“Aunque me dieras cuarenta hombres como él, nunca sería tan feliz como tú. Mientras no posea tu buen carácter, tu bondad, no podrá embargarme esa dicha. No, no, déjame a mi aire; y, tal vez, si me acompaña la suerte, con el tiempo pueda encontrar a otro señor Collins.”
Jane Austen, Pride and Prejudice

Jane Austen
“My dear, dear aunt,' she rapturously cried, what delight! what felicity! You give me fresh life and vigour. Adieu to disappointment and spleen. What are men to rocks and mountains? Oh! what hours of transport we shall spend! And when we do return, it shall not be like other travellers, without being able to give one accurate idea of any thing. We will know where we have gone -- we will recollect what we have seen. Lakes, mountains, and rivers shall not be jumbled together in our imaginations; nor, when we attempt to describe any particular scene, will we begin quarrelling about its relative situation. Let our first effusions be less insupportable than those of the generality of travellers.”
Jane Austen, Pride and Prejudice

Abigail Reynolds
“When a gentleman spends quite some time telling me in detail about his father's courtship of his mother, I have to assume there is some moral for me in the tale. Since in this case that courtship consisted primarily of his father insisting repeatedly they were to marry and his mother refusing him almost as often, I take the moral to be that there is very little point in refusing, since it would only lead to the question being repeated until I agreed to it out of sheer exhaustion.”
Abigail Reynolds, The Darcys of Derbyshire: A Pride & Prejudice Variation

“So what do you think, Miss Bennet? Will you come to Pemberley?" He Spoke quietly over her shoulder; she hadn't realized he was so close. Feeling a mischievous impulse, likely from her nervousness at his proximity, she said the first thing that came to her mind.
"It is tolerable, I suppose, but not hadsome enough to tempt me."
Mr. Darcy's face went from shocked and angry, to hurt and confused, and finally to understanding as her words sunk in.”
Elizabeth Adams, The Houseguest: A Pride and Prejudice Vagary

KaraLynne Mackrory
“Elizabeth laughed and pushed her father's shoulder. "Go, Papa, and be kind to him. I love him so. And it would be to your advantage to be on his good side."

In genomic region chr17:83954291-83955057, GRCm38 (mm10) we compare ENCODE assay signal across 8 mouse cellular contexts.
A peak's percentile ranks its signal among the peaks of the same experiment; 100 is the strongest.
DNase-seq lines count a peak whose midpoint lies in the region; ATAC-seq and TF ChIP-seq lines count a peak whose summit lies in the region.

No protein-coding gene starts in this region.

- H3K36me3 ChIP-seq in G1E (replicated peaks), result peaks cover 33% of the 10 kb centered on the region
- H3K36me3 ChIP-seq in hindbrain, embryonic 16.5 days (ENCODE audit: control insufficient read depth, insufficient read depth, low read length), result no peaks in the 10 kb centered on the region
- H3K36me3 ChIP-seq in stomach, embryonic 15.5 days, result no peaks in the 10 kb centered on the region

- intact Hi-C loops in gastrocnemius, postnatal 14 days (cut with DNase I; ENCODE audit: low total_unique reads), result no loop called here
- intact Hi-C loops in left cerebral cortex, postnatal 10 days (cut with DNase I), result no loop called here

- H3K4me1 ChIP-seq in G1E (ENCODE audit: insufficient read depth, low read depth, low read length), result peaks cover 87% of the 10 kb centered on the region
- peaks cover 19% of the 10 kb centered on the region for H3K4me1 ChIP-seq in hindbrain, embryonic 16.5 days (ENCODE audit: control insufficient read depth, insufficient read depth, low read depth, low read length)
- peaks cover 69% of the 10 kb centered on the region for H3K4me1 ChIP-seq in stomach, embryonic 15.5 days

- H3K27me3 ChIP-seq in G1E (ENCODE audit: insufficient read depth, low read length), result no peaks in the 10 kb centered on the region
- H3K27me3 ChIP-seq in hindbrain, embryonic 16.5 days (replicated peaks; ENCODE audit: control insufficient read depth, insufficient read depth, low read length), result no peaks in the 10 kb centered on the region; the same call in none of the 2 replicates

Mr. Bennet raised his eyebrows. "Oh, and why is that?"
Because I have seen both his libraries in London and at Pemberley, Papa."
Interested and amused, Mr. Bennet said, "Ahh, and are they very grand, Lizzy?"
A more exquisite sight you will not see," she assured him.”
KaraLynne Mackrory, Bluebells in the Mourning

Diana J. Oaks
“In their own brief conversations, he had the distinct impression that she was toying with him, verbally challenging him to a duel that she was certain to win, for she established the rules and kept them a secret from him. As perplexing as this was, he found her game engaging, and he inexplicably wanted more of it.”
Diana J. Oaks, One Thread Pulled: The Dance with Mr. Darcy

P.O. Dixon
“Mama will be pleased to know that her least favourite daughter is to be married."
"To her least favourite man in the world, no doubt. I clearly recall how Mrs. Bennet barely tolerated my presence when I visited Longbourne.”
P.O. Dixon, Bewitched, Body and Soul: Miss Elizabeth Bennet

Abigail Reynolds
“But I am supposed to travel to the Lakes with my aunt and uncle in June!"
Lady Matlock beamed. "All the better! They can collect you at Matlock Park. It is just off the North Road, and we would be delighted if they would break their journey with us."
This was beginning to feel like a kidnapping.”
Abigail Reynolds, Mr. Darcy's Journey: A Pride & Prejudice Variation

“Elizabeth is the most wonderful person I have ever met! And you think so too! Do not you try to deny it; I see the way you look at her!

Said by Georgiana to Mr. Darcy”
Jeanna Ellsworth, Mr. Darcy's Promise

“Elizabeth could not believe what she was hearing. Mr. Darcy and Mr. Wickham were having a verbal duel right there in her sitting room!”
Jeanna Ellsworth, Mr. Darcy's Promise

Lucy Worsley
“Lizzy Bennet, charming as we find her today, was strikingly bold, almost brash, for her time. When she eventually appeared in print, many Georgian readers would consider her to be offensively uppity.”
Lucy Worsley, Jane Austen at Home

Jann Rowland
“In Darcy, Elizabeth would have a husband who would adore her, but who was stubborn enough to refuse to give in to her. Elizabeth would have a husband she respected and loved, if she could ever bend her stiff neck enough to confess to it. Bennet could not have wished for anything more for his daughter.”
Jann Rowland, Coincidence